Because I think Darwyn Cooke is a good drawer, a while back I picked up his graphic novel adaptation of Richard Stark's (aka: Donald Westlake's) crime thriller The Hunter.

ironically, the cover image of the novel is stolen from a scene in the movie The Big Combo. Great movie, by the way.

I didn't know anything about The Hunter other than that people seemed pretty keen about Westlake's work, and I picked up on the fact that the Parker books seemed to have a cult following.

The first installment in the Parker series is a fairly slim pulp read, a form of book you don't see much anymore, but that used to be a fairly popular consumer product. A lot of books like this used to get published, and every once in a while something would work better than expected, and you could wind up with the next Doc Savage, The Shadow or other pulp favorite on your hands.

Anyway, long story short, I was blown away by Darwyn Cooke's adaptation, and convinced I'd need to read the actual book. Long story short, I did read the book, and it was just as good on a second read, even without the power of Cooke's illustrations.

It's also notable that Cooke stuck as close as possible to the actual novel as possible, meaning that the adaptation is certainly its own entity in a way, but it also had the approval of Westlake who had previously allowed the story of The Hunter to be sold and adapted at least twice before that I know of, but had required that Parker's name be changed in both instances.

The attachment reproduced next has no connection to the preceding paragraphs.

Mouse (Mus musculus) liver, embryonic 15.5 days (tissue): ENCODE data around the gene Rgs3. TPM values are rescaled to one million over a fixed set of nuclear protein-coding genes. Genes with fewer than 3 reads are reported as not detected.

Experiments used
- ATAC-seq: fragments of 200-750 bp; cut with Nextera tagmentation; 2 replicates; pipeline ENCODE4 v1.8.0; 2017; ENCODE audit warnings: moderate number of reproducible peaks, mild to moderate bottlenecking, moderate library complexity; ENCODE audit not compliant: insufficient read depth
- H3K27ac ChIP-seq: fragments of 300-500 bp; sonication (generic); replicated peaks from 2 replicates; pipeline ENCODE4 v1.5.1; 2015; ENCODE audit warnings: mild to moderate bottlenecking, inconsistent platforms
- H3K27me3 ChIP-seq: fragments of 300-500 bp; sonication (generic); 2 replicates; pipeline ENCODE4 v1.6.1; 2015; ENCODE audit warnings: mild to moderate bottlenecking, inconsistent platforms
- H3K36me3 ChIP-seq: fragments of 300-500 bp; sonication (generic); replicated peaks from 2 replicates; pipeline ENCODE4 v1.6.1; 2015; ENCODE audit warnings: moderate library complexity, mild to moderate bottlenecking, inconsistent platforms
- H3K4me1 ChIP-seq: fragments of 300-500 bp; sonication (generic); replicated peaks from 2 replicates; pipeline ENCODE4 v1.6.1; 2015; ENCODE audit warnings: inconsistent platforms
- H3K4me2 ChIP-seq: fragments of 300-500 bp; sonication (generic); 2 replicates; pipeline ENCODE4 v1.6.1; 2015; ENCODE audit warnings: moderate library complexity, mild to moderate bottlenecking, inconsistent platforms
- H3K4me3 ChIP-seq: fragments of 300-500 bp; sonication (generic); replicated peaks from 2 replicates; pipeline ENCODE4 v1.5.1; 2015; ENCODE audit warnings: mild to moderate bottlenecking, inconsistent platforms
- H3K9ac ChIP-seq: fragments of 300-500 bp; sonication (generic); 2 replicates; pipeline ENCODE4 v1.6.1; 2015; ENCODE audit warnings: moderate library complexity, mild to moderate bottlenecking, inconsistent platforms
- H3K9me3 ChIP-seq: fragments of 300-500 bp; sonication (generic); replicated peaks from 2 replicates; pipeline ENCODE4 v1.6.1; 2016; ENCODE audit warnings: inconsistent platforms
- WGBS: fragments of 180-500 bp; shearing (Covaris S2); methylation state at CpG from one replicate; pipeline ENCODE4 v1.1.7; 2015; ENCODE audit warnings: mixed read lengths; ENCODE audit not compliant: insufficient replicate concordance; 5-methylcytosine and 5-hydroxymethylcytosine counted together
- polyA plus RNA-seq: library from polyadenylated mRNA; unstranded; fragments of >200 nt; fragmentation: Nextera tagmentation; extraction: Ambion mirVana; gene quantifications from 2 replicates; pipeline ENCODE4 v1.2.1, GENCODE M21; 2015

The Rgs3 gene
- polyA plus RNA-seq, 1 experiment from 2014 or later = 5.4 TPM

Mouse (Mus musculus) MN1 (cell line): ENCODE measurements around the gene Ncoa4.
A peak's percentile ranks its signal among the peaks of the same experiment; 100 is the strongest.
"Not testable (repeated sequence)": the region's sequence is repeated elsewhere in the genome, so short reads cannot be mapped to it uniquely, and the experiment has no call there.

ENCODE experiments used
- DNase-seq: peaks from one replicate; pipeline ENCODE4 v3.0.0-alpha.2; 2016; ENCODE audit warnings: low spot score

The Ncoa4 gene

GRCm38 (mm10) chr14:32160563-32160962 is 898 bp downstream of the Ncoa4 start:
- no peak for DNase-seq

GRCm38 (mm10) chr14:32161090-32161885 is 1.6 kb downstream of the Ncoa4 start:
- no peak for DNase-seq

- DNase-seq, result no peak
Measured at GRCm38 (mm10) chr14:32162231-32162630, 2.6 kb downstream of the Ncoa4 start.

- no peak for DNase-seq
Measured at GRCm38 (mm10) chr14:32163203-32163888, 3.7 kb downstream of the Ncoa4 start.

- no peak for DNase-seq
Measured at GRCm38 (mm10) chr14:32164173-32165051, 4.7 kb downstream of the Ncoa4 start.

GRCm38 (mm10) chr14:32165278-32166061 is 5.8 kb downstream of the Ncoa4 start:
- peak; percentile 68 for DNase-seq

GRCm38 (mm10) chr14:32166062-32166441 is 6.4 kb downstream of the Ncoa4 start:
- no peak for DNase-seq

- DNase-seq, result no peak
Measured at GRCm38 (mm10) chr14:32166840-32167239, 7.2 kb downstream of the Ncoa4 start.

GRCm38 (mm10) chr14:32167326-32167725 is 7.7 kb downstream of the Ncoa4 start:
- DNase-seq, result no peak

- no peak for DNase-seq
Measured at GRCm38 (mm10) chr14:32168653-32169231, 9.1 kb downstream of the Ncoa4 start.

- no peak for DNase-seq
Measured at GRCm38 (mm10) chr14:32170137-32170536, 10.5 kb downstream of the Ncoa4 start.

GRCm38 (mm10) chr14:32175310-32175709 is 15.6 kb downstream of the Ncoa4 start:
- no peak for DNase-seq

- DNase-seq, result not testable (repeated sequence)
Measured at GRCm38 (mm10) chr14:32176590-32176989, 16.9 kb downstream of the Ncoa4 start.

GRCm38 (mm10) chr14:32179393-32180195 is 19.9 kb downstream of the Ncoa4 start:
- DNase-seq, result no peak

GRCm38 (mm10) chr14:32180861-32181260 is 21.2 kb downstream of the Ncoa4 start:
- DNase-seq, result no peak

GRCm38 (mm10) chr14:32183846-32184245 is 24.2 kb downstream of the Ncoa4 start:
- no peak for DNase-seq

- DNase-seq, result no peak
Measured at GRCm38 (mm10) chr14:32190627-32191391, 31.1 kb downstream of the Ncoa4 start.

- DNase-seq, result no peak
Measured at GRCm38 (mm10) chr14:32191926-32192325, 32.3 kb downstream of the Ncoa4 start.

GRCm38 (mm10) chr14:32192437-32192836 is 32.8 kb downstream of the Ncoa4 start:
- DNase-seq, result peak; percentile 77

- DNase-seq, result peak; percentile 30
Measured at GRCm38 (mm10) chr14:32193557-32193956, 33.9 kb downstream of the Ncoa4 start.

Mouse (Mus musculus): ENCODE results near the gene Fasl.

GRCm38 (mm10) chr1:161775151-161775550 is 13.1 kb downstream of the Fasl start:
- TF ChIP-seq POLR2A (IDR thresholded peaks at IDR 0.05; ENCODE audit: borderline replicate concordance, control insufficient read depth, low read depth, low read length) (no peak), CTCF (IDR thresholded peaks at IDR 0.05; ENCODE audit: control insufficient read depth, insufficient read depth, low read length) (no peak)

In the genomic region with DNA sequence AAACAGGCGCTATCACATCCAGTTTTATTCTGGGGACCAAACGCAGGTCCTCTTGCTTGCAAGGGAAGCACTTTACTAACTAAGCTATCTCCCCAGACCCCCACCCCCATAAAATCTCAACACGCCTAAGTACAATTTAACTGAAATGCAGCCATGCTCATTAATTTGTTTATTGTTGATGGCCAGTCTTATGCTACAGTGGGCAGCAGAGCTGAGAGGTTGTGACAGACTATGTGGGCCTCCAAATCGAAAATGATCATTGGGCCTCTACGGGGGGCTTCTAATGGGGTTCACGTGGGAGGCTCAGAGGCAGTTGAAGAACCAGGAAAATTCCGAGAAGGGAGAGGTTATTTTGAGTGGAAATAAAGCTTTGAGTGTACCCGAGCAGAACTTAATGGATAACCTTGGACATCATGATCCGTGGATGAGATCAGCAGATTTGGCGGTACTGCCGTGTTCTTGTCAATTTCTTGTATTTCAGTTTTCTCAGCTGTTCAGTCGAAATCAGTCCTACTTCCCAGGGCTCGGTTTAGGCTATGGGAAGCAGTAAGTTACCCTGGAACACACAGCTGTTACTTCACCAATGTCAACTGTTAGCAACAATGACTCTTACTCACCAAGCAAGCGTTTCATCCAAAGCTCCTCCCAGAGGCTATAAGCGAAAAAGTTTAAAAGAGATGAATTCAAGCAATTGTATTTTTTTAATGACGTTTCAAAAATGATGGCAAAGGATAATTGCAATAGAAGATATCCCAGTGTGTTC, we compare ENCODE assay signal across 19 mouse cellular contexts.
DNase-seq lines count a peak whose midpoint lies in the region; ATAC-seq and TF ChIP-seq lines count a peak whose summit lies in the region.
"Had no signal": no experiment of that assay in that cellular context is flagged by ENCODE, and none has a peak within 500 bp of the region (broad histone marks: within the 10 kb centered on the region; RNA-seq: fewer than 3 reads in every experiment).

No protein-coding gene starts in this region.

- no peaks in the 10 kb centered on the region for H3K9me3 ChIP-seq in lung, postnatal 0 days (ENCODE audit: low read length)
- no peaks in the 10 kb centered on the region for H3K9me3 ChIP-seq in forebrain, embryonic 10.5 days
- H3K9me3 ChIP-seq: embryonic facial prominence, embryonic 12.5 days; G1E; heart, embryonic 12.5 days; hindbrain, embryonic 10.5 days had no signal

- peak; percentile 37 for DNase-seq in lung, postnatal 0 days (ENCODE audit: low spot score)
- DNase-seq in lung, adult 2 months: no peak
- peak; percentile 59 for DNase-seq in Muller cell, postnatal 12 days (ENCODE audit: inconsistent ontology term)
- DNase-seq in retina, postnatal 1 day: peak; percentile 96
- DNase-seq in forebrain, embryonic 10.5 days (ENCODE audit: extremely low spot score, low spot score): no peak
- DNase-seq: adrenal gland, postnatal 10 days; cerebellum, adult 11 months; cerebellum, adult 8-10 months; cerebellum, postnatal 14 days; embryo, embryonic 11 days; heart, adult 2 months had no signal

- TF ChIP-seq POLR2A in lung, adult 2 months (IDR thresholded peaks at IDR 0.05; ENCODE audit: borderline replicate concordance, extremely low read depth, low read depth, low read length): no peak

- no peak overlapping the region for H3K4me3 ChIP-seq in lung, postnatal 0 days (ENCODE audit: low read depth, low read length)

You can read about the adaptation and see pages here.

I'd not seen either filmic adaptation, Mel Gibson's Payback or the Boorman directed, Lee Marvin starring Point Blank, and so decided to check out a Boorman movie before I broke my self-imposed Mel Gibson hiatus (excluding Mad Max films).

If you were going to cast Walker (as he's named in Point Blank), Marvin is as good a fit as you were likely to get in 1967. And, John Boorman as good a director. That's high praise, by the way.

I'm not clear on whether Westlake asked that Parker's name be changed before or after reading the script, but I'm sort of glad that Westlake did so. Parker can remain Parker, and Point Blank is not Parker's story from The Hunter. They changed just enough details, and the studio didn't know how to tell the story without adding in a girl and dialing down Parker's anti-social/ sociopathic character.

a scene from Darwyn Cooke's graphic novel adaptation of The Hunter. I think Dickinson's character was an expansion on this character.